The American Dream, Deferred: Contextualizing Property after the Foreclosure Crisis
64 Pages Posted: 30 Mar 2016 Last revised: 19 Apr 2016
Date Written: 2014
In a few short years, the American Dream has dried up like a raisin in the sun. Massive foreclosures of the mid-to-late 2000s have left the status of the American Dream of homeownership in serious question. In this paper, I argue that in order to formulate new federal housing and homeownership policy goals, the underlying vision of property rights that informs such policy needs to be examined and re-oriented to one that recognizes the nature of property (specifically with regards to residences) as an interconnected and contextualized regime.
In the decades following World War II, the federal government supported homeownership and egalitarian access to such ownership through legal regimes and rhetoric. The form this promotion took - the push for detached single-family houses - maps a model of property rights that values ownership, separation, autonomy, and a particular legitimate version of the "home." Despite this promotion, just before and during the Foreclosure Crisis of the mid-2000s, the federal government all but abandoned this rhetoric and paradigm by moving towards a different model of property rights that treated the house as a commodity, evaluated like an investment and bound by the four corners of its mortgage contract. From this model, it could comfortably limit people's rights to their homes, especially for the 'irresponsible borrowers' amongst them. The use of both of these models has shifted the operation of property as a regime in the United States to the disadvantage of racial minorities in particular.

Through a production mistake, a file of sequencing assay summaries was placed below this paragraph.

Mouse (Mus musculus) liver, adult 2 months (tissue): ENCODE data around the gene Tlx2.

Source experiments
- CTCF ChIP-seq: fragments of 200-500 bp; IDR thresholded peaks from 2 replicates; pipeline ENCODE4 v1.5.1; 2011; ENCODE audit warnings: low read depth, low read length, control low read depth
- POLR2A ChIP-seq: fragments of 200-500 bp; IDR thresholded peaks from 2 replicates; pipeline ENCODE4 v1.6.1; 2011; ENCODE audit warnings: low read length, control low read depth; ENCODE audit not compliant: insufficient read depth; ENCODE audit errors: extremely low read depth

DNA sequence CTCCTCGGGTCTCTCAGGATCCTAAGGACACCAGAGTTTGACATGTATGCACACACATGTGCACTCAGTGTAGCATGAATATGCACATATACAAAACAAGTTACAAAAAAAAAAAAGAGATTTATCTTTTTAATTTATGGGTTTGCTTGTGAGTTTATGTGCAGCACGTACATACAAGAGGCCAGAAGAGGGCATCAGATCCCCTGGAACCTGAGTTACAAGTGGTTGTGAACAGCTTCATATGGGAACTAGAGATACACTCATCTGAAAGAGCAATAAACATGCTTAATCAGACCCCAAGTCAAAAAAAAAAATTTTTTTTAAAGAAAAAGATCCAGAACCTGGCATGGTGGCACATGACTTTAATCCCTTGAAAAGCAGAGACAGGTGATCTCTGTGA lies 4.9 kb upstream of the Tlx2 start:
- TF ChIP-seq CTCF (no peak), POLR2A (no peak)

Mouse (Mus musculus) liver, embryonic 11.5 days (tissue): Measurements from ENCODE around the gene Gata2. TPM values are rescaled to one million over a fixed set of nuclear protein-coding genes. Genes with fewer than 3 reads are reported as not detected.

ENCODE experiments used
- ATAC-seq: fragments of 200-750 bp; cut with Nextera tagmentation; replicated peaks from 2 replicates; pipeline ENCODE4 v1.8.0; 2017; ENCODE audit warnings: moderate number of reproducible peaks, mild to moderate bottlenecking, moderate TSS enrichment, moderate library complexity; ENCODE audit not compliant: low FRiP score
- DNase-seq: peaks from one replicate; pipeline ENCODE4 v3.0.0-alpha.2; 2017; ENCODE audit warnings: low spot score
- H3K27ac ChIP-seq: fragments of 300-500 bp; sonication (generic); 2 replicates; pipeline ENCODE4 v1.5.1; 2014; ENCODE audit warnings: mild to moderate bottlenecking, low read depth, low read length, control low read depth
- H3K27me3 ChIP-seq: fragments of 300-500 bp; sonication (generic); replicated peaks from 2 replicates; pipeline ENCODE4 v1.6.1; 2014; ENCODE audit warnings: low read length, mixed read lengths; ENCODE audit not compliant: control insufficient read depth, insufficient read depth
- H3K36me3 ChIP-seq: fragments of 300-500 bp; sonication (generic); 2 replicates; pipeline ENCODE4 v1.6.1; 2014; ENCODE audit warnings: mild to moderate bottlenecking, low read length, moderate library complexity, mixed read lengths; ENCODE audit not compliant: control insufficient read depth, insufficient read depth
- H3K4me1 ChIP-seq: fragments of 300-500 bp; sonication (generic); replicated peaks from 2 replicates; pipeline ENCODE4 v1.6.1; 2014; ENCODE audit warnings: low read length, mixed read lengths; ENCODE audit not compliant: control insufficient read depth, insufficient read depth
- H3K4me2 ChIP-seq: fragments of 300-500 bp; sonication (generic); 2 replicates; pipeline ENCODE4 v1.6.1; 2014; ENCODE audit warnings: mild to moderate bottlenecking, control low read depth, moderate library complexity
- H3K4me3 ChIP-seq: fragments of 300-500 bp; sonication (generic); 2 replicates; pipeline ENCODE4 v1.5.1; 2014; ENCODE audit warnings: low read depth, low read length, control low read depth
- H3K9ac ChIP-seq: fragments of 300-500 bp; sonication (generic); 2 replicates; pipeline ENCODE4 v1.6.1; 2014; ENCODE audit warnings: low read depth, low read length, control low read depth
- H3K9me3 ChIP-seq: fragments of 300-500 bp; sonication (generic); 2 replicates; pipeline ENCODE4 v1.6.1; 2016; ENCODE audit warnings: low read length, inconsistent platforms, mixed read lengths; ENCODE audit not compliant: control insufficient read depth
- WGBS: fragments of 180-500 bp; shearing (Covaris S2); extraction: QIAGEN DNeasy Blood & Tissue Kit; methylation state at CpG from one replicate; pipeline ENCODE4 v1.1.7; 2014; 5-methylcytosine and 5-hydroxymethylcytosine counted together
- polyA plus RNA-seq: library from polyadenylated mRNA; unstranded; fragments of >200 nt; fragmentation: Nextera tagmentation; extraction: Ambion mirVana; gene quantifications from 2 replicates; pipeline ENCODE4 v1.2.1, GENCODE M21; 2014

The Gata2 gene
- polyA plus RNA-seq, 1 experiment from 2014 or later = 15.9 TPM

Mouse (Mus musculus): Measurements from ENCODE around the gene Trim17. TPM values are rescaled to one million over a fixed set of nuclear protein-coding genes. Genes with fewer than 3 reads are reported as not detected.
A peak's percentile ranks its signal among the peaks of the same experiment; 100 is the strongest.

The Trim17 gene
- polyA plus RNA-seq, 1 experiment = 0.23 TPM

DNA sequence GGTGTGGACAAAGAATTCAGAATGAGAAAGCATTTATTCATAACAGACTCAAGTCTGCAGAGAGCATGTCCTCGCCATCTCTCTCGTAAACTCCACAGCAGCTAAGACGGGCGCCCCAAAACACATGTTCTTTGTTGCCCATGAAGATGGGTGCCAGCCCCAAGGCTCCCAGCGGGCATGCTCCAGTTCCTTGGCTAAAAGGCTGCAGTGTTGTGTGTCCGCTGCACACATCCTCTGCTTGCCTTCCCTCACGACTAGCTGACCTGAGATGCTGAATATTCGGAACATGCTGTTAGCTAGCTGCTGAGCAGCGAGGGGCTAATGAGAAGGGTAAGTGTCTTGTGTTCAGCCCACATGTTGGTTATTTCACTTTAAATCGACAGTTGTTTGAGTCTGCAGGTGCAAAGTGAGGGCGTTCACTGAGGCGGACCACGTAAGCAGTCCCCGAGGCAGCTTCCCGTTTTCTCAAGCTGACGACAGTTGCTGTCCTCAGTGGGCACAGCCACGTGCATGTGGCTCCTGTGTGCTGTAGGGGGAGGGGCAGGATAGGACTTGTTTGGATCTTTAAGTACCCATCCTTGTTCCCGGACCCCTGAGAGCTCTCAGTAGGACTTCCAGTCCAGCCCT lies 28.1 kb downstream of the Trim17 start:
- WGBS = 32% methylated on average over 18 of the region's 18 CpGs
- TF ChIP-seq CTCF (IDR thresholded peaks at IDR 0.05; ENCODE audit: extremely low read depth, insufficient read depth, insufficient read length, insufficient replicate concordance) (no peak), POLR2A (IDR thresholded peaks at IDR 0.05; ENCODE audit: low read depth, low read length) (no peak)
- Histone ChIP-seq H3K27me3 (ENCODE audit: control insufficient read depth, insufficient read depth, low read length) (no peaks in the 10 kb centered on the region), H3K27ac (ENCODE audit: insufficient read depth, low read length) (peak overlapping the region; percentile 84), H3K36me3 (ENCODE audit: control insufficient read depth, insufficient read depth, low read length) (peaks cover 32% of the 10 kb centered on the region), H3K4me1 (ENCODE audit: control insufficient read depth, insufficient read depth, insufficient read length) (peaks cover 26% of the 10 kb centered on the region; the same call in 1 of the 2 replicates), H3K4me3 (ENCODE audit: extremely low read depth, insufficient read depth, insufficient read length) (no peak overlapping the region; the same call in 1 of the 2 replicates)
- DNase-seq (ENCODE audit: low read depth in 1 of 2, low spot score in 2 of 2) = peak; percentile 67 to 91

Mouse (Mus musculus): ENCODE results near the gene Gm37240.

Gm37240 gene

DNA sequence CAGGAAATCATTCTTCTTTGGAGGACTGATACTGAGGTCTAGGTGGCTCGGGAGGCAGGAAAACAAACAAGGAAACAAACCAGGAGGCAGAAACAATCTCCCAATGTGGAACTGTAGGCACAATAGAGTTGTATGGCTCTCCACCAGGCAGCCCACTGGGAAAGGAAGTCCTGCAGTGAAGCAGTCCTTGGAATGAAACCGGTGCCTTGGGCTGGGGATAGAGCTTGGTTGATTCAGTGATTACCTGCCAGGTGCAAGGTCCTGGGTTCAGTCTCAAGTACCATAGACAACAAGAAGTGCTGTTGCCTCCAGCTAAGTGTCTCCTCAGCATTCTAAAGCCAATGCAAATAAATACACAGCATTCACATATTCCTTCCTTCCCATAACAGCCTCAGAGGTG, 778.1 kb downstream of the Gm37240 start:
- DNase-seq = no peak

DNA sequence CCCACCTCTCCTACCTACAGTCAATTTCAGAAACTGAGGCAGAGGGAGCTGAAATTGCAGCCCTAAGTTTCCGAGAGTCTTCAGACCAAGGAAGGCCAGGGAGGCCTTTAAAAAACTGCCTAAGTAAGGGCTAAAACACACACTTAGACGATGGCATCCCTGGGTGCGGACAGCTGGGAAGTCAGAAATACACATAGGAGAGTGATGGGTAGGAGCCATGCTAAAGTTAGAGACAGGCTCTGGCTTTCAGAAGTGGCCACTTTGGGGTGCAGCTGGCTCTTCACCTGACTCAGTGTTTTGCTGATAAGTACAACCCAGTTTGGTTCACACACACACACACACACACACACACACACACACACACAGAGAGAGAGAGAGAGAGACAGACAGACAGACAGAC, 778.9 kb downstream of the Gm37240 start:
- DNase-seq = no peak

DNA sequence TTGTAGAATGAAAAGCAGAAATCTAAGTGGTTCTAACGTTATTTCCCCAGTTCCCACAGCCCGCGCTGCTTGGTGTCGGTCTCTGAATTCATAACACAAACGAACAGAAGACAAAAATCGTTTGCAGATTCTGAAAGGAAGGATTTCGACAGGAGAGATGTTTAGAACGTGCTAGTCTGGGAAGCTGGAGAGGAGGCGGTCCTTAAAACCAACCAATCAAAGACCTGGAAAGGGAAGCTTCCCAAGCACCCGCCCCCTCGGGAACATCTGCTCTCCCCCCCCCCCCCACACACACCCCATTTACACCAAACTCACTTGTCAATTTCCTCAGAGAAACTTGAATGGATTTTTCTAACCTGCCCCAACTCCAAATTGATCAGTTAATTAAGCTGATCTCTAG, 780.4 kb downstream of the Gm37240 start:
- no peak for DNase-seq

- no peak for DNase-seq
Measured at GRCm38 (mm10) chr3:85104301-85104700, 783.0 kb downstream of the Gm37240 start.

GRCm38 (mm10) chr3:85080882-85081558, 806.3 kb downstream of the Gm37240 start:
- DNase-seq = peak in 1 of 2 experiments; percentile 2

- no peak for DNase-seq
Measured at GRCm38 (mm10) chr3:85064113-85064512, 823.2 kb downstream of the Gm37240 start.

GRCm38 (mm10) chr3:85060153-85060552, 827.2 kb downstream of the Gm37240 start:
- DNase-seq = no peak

After setting out this narrative, I argue that analyses of property rights, and therefore also housing policy, should be broadened to encompass two contextual dimensions. Drawing from the experience of City of Baltimore in the Mortgage Crisis, I argue that property and housing policy should recognize (1) the interconnectedness of property as an institution and (2) the importance of the circumstances in which the investment and contract surrounding a house were made.
Keywords: Property, Mortgage Crisis, Foreclosure Crisis, Housing, Race, Inequality
JEL Classification: K00, K11, D60, I3
Suggested Citation: Suggested Citation